If there was one author who could spawn some of the greatest stories ever written, it would be Philip K. Dick. This prolific writer wrote almost 50 novels and nearly three times as many short stories in his 30 year career. Even though his life was cut short at 53 due to a stroke, his influence and stories have taken on a new life on the silver screen. In fact, only a few months after his death in 1982, the most celebrated of all film adaptations of his works was released: Blade Runner. This first adaptation (of the novel Do Androids Dream of Electric Sheep?) paved the way for many other adaptations, even if some of them weren’t as critically acclaimed as Blade Runner. This week, we will examine two films adapted from the prolific works of Philip K. Dick, extending his legacy out decades past his untimely death.
Length: 119 minutes / 1.98 hours
One of the many themes that we see through Dick’s writings is that of the mind. Even though we often consider our memories to be “truth”, we can usually be mistaken based off of many factors including our perception of a situation in hindsight. If our memories can be adjusted due to mere suggestion, what’s to say that memories can’t be removed or implanted? For instance, in We Can Remember It for You Wholesale, Dick writes about implanting memories of a lifestyle different from your own, dreary existence. This was adapted to Total Recall (1990 and 2012). Similarly, what if we have the ability to “remember” the future? What if knowing what will happen in the next two minutes could save your life? This is the plot of Next (2007), an adaptation loosely based on the short story, The Golden Man. Finally, the short story, Paycheck, seeks to regain erased memories.
The erased memories of Michael Jennings (Ben Affleck) aren’t helping him out in the slightest. After a three-year job that was supposed to net him an obscenely large paycheck, he instead receives a smattering of random items with a total value of under $5. To add insult to injury, the payroll office tells him that he signed away his fortune to replace it with those items a few weeks ago. Furthermore, the government wants to know what he was working on, which starts a game of cat-and-mouse as Michael evades the FBI and tries to retrace his steps to regain his memories. Along the way, the items he received as payment come in handy during key events, allowing him to continue to elude the federal agents and infiltrate the company where he worked for three years. Once he finds the machine he helped build, suddenly the items he gave himself make a lot more sense.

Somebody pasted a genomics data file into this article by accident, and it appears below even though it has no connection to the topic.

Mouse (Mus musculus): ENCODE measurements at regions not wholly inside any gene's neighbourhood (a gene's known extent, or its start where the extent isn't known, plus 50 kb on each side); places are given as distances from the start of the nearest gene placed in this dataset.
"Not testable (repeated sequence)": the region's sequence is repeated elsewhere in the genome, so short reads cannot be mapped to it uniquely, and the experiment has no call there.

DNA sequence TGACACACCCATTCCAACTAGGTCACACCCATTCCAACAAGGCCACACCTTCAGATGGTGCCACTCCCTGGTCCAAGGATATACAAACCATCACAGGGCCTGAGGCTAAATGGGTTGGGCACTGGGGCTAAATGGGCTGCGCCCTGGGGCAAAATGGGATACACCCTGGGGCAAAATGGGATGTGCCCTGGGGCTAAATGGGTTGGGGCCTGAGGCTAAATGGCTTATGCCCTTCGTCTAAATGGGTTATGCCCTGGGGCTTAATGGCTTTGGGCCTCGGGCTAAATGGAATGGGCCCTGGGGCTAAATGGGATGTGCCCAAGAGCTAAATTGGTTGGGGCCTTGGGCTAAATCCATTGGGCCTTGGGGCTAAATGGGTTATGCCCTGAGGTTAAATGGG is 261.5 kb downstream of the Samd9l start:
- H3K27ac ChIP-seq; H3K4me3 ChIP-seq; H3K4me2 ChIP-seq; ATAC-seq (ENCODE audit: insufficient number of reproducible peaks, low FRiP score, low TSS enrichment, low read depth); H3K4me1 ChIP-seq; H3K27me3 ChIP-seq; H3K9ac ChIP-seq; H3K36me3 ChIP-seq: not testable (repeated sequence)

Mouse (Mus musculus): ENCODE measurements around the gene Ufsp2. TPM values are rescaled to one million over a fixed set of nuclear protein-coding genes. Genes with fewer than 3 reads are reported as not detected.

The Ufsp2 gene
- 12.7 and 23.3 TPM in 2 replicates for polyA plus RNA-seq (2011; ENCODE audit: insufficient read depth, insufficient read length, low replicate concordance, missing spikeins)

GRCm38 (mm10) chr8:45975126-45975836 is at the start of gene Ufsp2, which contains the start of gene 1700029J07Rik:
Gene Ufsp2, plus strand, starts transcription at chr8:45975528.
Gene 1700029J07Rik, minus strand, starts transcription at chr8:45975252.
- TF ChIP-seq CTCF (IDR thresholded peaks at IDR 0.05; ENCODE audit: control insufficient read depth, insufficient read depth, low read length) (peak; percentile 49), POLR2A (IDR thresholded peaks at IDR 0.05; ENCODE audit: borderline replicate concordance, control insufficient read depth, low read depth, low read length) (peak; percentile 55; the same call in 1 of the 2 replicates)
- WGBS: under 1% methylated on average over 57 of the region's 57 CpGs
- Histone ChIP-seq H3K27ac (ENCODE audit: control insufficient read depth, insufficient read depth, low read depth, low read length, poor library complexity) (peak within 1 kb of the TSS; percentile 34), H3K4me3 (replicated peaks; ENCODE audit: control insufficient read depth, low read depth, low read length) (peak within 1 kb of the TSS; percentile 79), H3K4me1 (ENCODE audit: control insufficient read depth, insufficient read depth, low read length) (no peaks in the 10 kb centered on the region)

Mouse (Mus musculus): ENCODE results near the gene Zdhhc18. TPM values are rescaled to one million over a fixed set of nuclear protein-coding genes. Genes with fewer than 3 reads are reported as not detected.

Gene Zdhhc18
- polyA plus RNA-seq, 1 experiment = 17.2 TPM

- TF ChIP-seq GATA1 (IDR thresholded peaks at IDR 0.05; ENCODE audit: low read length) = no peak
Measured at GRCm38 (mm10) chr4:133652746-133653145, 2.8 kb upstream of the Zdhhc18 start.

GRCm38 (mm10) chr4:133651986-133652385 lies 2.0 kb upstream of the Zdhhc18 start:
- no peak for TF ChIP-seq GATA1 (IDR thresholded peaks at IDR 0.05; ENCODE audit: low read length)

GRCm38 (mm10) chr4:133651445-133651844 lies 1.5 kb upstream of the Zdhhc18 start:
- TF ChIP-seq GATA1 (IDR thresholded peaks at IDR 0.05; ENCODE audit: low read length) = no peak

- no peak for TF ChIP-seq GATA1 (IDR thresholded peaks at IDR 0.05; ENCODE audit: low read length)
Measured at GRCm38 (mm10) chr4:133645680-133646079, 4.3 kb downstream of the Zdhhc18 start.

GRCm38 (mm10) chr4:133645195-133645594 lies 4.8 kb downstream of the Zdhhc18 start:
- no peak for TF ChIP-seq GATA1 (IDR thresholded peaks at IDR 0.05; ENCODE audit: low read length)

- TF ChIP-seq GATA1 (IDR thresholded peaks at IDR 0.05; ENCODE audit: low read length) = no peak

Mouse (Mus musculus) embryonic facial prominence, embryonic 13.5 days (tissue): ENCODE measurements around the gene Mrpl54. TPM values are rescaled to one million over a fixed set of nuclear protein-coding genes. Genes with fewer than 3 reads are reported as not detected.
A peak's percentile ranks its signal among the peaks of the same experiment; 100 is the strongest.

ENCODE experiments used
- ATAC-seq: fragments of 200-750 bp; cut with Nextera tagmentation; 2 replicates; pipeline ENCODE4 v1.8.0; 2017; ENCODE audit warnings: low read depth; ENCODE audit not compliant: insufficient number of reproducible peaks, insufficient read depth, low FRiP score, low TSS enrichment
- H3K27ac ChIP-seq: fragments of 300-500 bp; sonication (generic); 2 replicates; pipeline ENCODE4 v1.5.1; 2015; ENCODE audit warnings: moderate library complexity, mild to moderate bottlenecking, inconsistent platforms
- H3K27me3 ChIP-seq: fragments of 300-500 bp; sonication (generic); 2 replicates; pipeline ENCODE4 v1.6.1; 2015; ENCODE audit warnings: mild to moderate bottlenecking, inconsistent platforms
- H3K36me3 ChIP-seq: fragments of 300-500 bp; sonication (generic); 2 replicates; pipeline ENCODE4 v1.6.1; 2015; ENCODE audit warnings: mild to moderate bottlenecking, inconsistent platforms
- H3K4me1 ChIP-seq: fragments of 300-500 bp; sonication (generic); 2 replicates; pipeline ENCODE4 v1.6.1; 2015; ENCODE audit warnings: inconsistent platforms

A Scanner Darkly
Length: 100 minutes / 1.67 hours
A few more themes often seen in the works of Philip K. Dick involve the government controlling our lives, as well as the effects of drugs on society. The adaptation of Minority Report (2002), which was a short story of the same name, shows how criminals can be controlled by a triad of psychics who can predict when and where crimes will happen, thereby allowing law enforcement to intercept the criminals before they commit the crimes. Another short story, The Adjustment Team, was adapted as The Adjustment Bureau (2011). In this story, the government is in control of our lives, and will do whatever it takes to make sure that we live out our destinies according to their plans. However, perhaps the most harrowing example of governmental control is that of A Scanner Darkly, based on the novel of the same name.
I say that A Scanner Darkly is harrowing because it involves constant governmental surveillance of American citizens. Sound familiar? Not only is this another take on the surveillance society imagined in George Orwell’s 1984, but the revelations of the NSA spying on Americans makes it almost a prophetic story. Of course, the reasons for the increased surveillance are due to the prevalent spread and use of a hallucinogenic drug known as “Substance D”. Even undercover agents, like “Fred” (Keanu Reeves), have trouble keeping clean from the drug as they try to figure out where it’s coming from. In a bit of irony, “Fred” is tasked to watch the surveillance tapes of a suspected drug lord, Bob Arctor. The irony is that “Fred” and Bob are the same person, even if the drugs have caused him to think otherwise.
2 sum it up: 2 films, 2 stupendous science fiction stories